The booklet, Including New Fathers: A Guide for Maternity Professionals, has been published by Fathers Direct, a publicly funded charity that advises the Government on fatherhood.

The Telegraph, June 5

Yes You Can! A Guide to Tying Shoelaces
Pamphlet #127-16-345B-12
Prepared by Shoes You Can Use
With the Kind Support of Her Majesty's Government

Many of our new residents in today's multi-cultural Britain have little or no experience with tying shoelaces. After all, sandals have no shoelaces, and nor do yakskin boots! In fact, you may not be entirely familiar with the concept of shoes. So let's start at the beginning, shall we?

Take a look at Figure 1.

Figure 1. Shoe.

Now, this may not be the kind of shoe you and your mates are familiar with. This is somewhat different from the athletic shoes you are used to robbing people for or nicking from Marks & Spencers. These are what are called — don't laugh please — dress shoes. Not what you think. They're called that because you may sometime be expected to wear them when you "dress up" as the expression goes, such as if you should get a job in an office, or burglarise an office and do not want to call attention to yourself.

The thing about it is, these shoes don't wrap themselves tightly around your feet (see pamphlet #129-75-BH-16, "Recognizing Common Body Parts") unless you tie something to stop them coming loose. That something is called shoelaces (Figure 2).

Figure 2. Shoelaces.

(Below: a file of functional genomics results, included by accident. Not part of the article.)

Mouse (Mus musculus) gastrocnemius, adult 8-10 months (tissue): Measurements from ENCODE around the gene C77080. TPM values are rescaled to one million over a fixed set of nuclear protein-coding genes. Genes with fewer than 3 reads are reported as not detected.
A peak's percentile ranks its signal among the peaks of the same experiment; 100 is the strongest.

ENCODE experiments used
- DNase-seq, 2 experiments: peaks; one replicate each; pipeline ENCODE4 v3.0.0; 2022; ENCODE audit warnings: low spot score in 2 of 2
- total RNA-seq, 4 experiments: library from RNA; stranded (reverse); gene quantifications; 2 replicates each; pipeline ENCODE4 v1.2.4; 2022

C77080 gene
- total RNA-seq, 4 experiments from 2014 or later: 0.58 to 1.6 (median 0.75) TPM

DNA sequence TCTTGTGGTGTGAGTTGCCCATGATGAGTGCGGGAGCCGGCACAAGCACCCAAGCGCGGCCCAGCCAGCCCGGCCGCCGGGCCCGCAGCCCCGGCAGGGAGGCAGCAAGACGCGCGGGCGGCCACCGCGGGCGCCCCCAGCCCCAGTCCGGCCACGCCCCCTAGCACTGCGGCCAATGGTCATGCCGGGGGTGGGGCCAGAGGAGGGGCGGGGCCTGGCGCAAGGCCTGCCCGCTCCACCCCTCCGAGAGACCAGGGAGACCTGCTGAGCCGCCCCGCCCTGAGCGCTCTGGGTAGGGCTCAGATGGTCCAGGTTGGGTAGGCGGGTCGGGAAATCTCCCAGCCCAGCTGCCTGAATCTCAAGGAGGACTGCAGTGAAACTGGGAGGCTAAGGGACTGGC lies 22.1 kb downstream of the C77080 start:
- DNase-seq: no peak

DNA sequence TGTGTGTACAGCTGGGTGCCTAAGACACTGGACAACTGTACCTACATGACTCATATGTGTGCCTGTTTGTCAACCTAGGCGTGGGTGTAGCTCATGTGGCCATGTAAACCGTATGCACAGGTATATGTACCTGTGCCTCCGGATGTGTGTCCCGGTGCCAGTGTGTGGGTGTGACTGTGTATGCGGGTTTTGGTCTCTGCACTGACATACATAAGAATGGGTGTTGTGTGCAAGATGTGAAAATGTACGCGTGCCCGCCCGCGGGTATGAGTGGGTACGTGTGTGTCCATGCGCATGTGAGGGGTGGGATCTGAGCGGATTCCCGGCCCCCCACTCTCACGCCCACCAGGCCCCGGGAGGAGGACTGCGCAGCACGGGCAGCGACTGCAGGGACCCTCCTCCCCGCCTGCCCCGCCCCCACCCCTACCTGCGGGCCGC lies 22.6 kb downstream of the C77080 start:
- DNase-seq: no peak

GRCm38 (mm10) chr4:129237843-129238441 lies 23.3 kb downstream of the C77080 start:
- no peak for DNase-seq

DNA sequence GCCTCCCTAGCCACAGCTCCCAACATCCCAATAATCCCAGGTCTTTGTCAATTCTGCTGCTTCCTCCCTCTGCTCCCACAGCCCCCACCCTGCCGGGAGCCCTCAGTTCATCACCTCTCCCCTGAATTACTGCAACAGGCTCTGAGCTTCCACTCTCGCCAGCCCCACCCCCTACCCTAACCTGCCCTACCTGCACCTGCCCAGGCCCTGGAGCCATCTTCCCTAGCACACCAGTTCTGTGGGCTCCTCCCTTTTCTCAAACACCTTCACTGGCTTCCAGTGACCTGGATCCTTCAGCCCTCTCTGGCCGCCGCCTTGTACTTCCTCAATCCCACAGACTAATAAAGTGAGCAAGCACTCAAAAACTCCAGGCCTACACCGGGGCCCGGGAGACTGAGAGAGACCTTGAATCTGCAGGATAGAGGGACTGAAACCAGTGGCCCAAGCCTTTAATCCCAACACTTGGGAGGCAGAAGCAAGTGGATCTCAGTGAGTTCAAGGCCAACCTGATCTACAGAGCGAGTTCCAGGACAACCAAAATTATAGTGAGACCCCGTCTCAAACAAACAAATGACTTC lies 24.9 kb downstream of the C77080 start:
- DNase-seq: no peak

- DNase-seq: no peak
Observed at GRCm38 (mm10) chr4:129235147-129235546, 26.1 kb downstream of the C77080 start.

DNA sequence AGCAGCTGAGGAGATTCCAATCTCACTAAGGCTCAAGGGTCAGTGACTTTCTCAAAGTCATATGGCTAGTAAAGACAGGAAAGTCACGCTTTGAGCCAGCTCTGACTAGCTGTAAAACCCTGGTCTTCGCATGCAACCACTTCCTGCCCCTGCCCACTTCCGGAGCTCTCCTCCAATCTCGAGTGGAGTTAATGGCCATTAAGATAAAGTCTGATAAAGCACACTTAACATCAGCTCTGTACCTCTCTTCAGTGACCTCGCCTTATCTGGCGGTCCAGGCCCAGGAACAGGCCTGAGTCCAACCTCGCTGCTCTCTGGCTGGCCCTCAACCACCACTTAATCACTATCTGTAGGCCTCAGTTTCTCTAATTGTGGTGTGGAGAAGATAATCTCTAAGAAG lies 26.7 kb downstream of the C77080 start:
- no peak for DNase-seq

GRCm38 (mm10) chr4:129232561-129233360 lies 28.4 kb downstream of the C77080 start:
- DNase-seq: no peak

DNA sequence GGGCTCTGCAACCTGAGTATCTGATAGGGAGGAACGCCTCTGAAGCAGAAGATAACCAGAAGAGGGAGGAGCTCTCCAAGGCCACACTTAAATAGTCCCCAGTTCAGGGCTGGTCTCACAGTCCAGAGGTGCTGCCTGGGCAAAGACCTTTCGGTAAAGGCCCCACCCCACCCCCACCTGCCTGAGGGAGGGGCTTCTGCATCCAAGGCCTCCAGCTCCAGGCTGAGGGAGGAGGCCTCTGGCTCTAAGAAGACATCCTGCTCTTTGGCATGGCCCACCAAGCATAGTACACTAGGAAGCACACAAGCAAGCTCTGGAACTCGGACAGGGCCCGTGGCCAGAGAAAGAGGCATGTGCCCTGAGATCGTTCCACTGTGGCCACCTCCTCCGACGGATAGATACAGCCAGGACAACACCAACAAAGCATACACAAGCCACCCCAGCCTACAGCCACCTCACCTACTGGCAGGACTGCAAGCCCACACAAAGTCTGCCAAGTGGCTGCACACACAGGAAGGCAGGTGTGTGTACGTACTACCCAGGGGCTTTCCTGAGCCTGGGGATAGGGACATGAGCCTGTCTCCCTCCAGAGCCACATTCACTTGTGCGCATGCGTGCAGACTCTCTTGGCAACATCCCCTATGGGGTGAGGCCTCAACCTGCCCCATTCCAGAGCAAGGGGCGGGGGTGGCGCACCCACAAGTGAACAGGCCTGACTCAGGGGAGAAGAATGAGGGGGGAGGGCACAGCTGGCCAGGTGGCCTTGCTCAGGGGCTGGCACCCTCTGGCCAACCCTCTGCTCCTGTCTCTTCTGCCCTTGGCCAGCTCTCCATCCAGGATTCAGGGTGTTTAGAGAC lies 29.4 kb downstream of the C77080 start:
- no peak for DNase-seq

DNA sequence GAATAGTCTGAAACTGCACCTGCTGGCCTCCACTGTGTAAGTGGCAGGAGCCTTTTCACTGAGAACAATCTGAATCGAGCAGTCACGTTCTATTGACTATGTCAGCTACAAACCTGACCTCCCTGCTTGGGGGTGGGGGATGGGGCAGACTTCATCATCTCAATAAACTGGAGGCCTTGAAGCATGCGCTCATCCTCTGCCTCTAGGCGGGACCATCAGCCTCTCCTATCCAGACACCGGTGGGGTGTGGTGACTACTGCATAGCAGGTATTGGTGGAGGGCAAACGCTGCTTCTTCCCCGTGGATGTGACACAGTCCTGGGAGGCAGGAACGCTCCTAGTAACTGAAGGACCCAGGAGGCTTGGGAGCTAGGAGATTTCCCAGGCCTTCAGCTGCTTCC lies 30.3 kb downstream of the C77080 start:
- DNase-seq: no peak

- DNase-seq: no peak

Do not be confused if you run across shoelaces that don't look like this at all. They come in all colours, even multiple colours on the same laces (Figure 3).

Figure 3. Cool shoelaces.

The chances are, when you buy a new pair of shoes that need to be laced, most of the bother will have been done for you already. The laces will have already been inserted in the proper holes. All you need to do is tie the ends together in a knot, typically a bow knot.

Still with us, mate? Right, then. Here's how you tie your laces in a bow knot.

Pass one shoelace end under the other and pull both of them smartly. Now, keeping the crossed lace ends tight, take one end and loop it. Take the other end and wrap it around the base of the loop.

Next, take that other end and pass it under — no, hang about. Pass it through — er, wait just a tick.

Let's see, you've got one end looped, the other end wrapped around the bottom of the loop … now … blimey.

Look mate, we're not kidding you up. You really can tie shoelaces. For the rest of the dish on how to get on with it, consult pamphlet #433-34-DS-33RM, "Advanced Course: Exxtreme Shoelace Tying."

Best of British luck to you, mate!

Monday, June 04, 2007

Lucky this time

Terrorism Plot

U.S. counterterrorist forces have done themselves proud again in rolling up the Muslim plotters who intended to blow up a fuel pipeline servicing JFK airport in New York, which if successful would have caused almost inconceivable harm. From the information released, it sounds like a beautifully run sting operation by the authorities, who deserve credit and our gratitude. Maybe this country is finally getting its heretofore abysmal counterterrorist act together.

I hate to be a wet blanket, but while justly celebrating this success, we are to keep a few important points in mind.